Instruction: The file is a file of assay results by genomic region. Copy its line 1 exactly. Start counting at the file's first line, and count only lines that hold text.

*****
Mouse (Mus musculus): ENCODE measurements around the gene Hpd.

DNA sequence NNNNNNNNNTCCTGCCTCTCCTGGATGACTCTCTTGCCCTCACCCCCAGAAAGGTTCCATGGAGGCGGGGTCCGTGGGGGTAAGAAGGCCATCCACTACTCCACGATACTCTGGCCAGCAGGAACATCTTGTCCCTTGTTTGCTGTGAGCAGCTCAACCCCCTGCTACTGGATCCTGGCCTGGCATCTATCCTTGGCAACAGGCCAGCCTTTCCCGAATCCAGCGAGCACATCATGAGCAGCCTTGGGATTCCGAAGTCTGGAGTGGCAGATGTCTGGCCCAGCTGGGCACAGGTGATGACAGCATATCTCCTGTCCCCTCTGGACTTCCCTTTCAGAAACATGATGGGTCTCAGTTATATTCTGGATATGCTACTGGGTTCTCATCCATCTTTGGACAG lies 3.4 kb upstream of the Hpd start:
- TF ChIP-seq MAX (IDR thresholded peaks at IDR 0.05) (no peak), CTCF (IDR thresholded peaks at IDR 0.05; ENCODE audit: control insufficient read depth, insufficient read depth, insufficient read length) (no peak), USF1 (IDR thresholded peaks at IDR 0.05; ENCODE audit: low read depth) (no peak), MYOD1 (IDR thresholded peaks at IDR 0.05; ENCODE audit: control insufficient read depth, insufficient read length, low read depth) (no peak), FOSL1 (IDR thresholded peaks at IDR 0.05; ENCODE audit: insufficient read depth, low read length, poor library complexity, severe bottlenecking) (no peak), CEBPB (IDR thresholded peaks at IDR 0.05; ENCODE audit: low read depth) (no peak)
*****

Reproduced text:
Mouse (Mus musculus): ENCODE measurements around the gene Hpd.